Two years ago on this date, I lived a nightmare any parent would be afraid to have to go through. Let alone a parent of a differently-abled child. In this case, however, it was not a child, but a young adult. The day 22-year old Ahmad Ziqri Morshidi, spent his birthday night in a police cell.
I never expected the case to garner so much interest worldwide, let alone nationwide. Support groups came out in full force from different parts of the country, parents of special needs children held tightly to their kids fearing the worse as it can happen to any of them in their lifetime. The media had a crash course in autism when filing their reports. The police department took a bashing for lack of empathy and sensitivity in handling special needs cases. I was told that a university in Scotland used Ziqri’s case as a study on what needs to be done.
Most importantly, it was a landmark case in Malaysia for autism awareness and understanding. I like the way an online portal, Cilisos managed the story. There was even a petition calling for justice to be meted for Ziqri and Autism started by a support group in Sabah.
I remember it like it was yesterday. There we were celebrating the birthday of Ahmad Ziqri, scheduled for the day after, 12 September. On that night, we had a nice time having dinner at Logenhouse Restaurant in Subang Jaya and cutting cake and singing the birthday song. After all, it’s not often that he gets to go out and have birthday parties every year. Ziqri is super autistic and his presence sometimes disturb other diners.
Logenhouse was chosen because it is Ziqri-friendly. This means that the staff are well aware of Ziqri’s peculiarities and special needs. They can reassure the diners when he gets super hyper or suffer a meltdown. And they are well aware that sometime during dinner, Ziqri will run out to make his usual visit to the neighbouring shops.
This time, however, things took a different twist. Ziqri went out for a bit, and nonchalantly came back for the cake cutting. A few minutes after that I heard a man shouting outside the door and looking towards the door, I saw two policemen and they wanted to have a talk with me.
It seems that there is a police report lodged against Ziqri for touching the chest of a young lady, the daughter of the shouting man. My heart dropped when I heard that and I had to muster all of the resources from within me to stand erect and in my calmest of tones explained about Ziqri’s condition to the angry father.
After spending umpteenth hours at the USJ 8 police station with Ziqri going through meltdowns due to sensory overload, and despite my pleading, the police decided to detain him in the cell a bit after midnight on his birthday morning. Not knowing what to do, I had to lie to him that he would be acting in a Gerak Khas movie (that is his favourite Malaysian police story), thus he had to spend the night in a police cell.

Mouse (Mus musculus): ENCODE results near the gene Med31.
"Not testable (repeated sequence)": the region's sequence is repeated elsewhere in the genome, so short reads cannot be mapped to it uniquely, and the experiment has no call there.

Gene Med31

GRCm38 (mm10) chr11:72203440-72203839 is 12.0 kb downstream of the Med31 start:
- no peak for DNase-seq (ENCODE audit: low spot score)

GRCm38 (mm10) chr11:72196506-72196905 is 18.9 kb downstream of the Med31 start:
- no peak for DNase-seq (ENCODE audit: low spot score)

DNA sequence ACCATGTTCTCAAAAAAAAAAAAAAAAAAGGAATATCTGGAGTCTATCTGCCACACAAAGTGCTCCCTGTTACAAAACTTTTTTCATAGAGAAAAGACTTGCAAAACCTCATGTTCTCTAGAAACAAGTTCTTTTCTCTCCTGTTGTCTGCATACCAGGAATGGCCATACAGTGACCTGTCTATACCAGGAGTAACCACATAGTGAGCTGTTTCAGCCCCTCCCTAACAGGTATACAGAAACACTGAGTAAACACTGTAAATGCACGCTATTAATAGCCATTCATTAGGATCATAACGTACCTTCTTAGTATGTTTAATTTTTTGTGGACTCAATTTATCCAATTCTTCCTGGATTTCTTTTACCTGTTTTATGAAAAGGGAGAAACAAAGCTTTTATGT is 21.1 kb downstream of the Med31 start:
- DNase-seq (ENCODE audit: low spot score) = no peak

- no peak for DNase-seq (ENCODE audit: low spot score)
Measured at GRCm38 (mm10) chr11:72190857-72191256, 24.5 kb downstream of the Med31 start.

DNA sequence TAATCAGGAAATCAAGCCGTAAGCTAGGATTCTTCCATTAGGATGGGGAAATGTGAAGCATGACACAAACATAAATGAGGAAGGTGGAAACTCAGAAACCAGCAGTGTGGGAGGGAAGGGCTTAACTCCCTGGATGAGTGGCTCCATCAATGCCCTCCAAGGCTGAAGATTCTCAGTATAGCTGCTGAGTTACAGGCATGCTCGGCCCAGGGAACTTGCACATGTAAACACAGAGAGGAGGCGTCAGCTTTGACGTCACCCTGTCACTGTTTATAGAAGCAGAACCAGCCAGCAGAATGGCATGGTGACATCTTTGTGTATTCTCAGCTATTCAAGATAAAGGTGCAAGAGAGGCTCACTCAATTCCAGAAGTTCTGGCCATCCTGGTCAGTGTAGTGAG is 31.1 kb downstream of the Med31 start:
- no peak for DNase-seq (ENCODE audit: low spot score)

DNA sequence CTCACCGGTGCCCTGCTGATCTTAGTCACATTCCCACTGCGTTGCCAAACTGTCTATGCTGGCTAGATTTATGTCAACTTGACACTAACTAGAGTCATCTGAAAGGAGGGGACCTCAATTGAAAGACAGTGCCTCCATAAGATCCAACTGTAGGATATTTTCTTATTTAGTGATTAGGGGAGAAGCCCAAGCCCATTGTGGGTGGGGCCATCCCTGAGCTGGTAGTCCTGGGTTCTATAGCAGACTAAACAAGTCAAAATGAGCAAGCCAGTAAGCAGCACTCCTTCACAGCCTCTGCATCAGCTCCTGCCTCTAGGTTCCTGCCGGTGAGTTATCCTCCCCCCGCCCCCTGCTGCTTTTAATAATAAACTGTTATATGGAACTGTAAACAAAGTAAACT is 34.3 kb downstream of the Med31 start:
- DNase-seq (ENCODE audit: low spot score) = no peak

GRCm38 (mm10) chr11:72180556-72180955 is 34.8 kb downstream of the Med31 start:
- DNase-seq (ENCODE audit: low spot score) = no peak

We then rushed home as we had to prepare the papers for his court appearance the next morning, and looked for legal representation for him, which, at 3.00 am was almost an impossible task. Not forgetting the fact that we also had to tend to my youngest son Aidel who has been diagnosed with Aspergers.
What happened in court the next morning was another nightmare to live through. No one expected Ziqri to arrive in the orange prisoner garb and handcuffed to another suspect. Ziqri look bewildered, I was heartbroken, his former teacher Anne Subashini and my friends Reshma Yusuf and Thila Lakshman were unable to contain themselves. The lawyers that have kindly volunteered to assist Ziqri with his case did not expect this too.
What happened in court set the precedent for court appearances for special needs cases. More details about what happened then will be disclosed in my Q&A interview with the lawyers, Gerard Lazarus and Gabriel which will be published in Part Two next week.
Thanks to the brilliant explanation by the lawyers, in particular Gerard who has known Ziqri since he was a child, the magistrate put aside the remand order by the police for an extension of four more days and subsequently, Ziqri was released on police bail.
The nightmare, however, did not end there. Ziqri was severely traumatized. The family of the young lady who made the police report was belligerent in continuing with the investigation and refused to withdraw the report. Netizens took sides, some were rooting for us, while others were empathic towards the young lady, understandably. We became victims of a total lack of awareness on the protocols pertaining to handling such special cases.
The case was even debated in the Malaysian Parliament and later, the Police department came up with a Standard Operating Procedures (SOP) for special needs cases, in particular for those with autism.
Sadly, none of the authorities approached me to ask for my views and expectations. Perhaps they thought I was just an emotional mother. Little did they realise I have always been rooting for families with special needs children, not only in my postings, but with my involvement with the Inclusive Outdoor Classroom and the Autism Café Project. After all, my hashtags have always been #AutismIsBeautiful and #ThereIsLifeWithAspergers. It is beautiful, if you choose to see it that way.
What is the status of Ziqri’s case now? Read all about it in next week’s segment when we also speak with some parents and NGOs on their thoughts.